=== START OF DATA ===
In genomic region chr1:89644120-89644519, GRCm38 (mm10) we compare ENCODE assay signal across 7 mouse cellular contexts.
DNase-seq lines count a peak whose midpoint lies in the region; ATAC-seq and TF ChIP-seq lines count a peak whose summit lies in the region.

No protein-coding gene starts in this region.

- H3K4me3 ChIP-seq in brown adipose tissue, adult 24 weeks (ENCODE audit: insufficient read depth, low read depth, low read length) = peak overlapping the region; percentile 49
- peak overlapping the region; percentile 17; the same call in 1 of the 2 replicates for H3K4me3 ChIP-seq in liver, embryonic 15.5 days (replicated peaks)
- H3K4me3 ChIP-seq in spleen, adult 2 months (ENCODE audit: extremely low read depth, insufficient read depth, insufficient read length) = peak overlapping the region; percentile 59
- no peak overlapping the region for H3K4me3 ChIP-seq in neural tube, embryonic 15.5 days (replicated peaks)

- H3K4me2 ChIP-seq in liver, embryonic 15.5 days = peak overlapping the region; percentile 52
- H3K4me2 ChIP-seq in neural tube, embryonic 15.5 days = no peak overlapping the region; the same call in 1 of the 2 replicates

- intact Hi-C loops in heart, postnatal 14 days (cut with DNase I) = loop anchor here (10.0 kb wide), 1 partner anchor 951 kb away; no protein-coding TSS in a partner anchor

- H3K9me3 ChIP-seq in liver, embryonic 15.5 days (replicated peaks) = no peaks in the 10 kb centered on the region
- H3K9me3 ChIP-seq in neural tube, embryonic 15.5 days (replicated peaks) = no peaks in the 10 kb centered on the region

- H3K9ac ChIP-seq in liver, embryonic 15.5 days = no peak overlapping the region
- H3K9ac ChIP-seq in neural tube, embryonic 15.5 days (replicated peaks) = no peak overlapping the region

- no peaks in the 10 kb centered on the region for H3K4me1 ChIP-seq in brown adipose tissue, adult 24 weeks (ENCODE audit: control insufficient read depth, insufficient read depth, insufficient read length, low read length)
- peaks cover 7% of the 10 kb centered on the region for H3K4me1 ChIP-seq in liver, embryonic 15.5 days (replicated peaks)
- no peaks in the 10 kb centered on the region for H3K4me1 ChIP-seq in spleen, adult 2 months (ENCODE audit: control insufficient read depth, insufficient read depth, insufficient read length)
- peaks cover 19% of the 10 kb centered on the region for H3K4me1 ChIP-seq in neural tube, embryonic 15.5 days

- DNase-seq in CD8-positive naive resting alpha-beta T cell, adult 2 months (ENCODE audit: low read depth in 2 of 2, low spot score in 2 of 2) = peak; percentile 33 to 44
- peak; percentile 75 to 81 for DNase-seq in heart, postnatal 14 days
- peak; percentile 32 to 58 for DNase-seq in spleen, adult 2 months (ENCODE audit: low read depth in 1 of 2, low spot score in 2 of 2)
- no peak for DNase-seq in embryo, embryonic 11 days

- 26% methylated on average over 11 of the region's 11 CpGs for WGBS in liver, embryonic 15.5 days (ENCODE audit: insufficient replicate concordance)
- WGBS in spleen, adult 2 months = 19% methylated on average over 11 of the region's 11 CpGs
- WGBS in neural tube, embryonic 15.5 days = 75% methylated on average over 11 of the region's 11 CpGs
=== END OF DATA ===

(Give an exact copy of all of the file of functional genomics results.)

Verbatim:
In genomic region chr1:89644120-89644519, GRCm38 (mm10) we compare ENCODE assay signal across 7 mouse cellular contexts.
DNase-seq lines count a peak whose midpoint lies in the region; ATAC-seq and TF ChIP-seq lines count a peak whose summit lies in the region.

No protein-coding gene starts in this region.

- H3K4me3 ChIP-seq in brown adipose tissue, adult 24 weeks (ENCODE audit: insufficient read depth, low read depth, low read length) = peak overlapping the region; percentile 49
- peak overlapping the region; percentile 17; the same call in 1 of the 2 replicates for H3K4me3 ChIP-seq in liver, embryonic 15.5 days (replicated peaks)
- H3K4me3 ChIP-seq in spleen, adult 2 months (ENCODE audit: extremely low read depth, insufficient read depth, insufficient read length) = peak overlapping the region; percentile 59
- no peak overlapping the region for H3K4me3 ChIP-seq in neural tube, embryonic 15.5 days (replicated peaks)

- H3K4me2 ChIP-seq in liver, embryonic 15.5 days = peak overlapping the region; percentile 52
- H3K4me2 ChIP-seq in neural tube, embryonic 15.5 days = no peak overlapping the region; the same call in 1 of the 2 replicates

- intact Hi-C loops in heart, postnatal 14 days (cut with DNase I) = loop anchor here (10.0 kb wide), 1 partner anchor 951 kb away; no protein-coding TSS in a partner anchor

- H3K9me3 ChIP-seq in liver, embryonic 15.5 days (replicated peaks) = no peaks in the 10 kb centered on the region
- H3K9me3 ChIP-seq in neural tube, embryonic 15.5 days (replicated peaks) = no peaks in the 10 kb centered on the region

- H3K9ac ChIP-seq in liver, embryonic 15.5 days = no peak overlapping the region
- H3K9ac ChIP-seq in neural tube, embryonic 15.5 days (replicated peaks) = no peak overlapping the region

- no peaks in the 10 kb centered on the region for H3K4me1 ChIP-seq in brown adipose tissue, adult 24 weeks (ENCODE audit: control insufficient read depth, insufficient read depth, insufficient read length, low read length)
- peaks cover 7% of the 10 kb centered on the region for H3K4me1 ChIP-seq in liver, embryonic 15.5 days (replicated peaks)
- no peaks in the 10 kb centered on the region for H3K4me1 ChIP-seq in spleen, adult 2 months (ENCODE audit: control insufficient read depth, insufficient read depth, insufficient read length)
- peaks cover 19% of the 10 kb centered on the region for H3K4me1 ChIP-seq in neural tube, embryonic 15.5 days

- DNase-seq in CD8-positive naive resting alpha-beta T cell, adult 2 months (ENCODE audit: low read depth in 2 of 2, low spot score in 2 of 2) = peak; percentile 33 to 44
- peak; percentile 75 to 81 for DNase-seq in heart, postnatal 14 days
- peak; percentile 32 to 58 for DNase-seq in spleen, adult 2 months (ENCODE audit: low read depth in 1 of 2, low spot score in 2 of 2)
- no peak for DNase-seq in embryo, embryonic 11 days

- 26% methylated on average over 11 of the region's 11 CpGs for WGBS in liver, embryonic 15.5 days (ENCODE audit: insufficient replicate concordance)
- WGBS in spleen, adult 2 months = 19% methylated on average over 11 of the region's 11 CpGs
- WGBS in neural tube, embryonic 15.5 days = 75% methylated on average over 11 of the region's 11 CpGs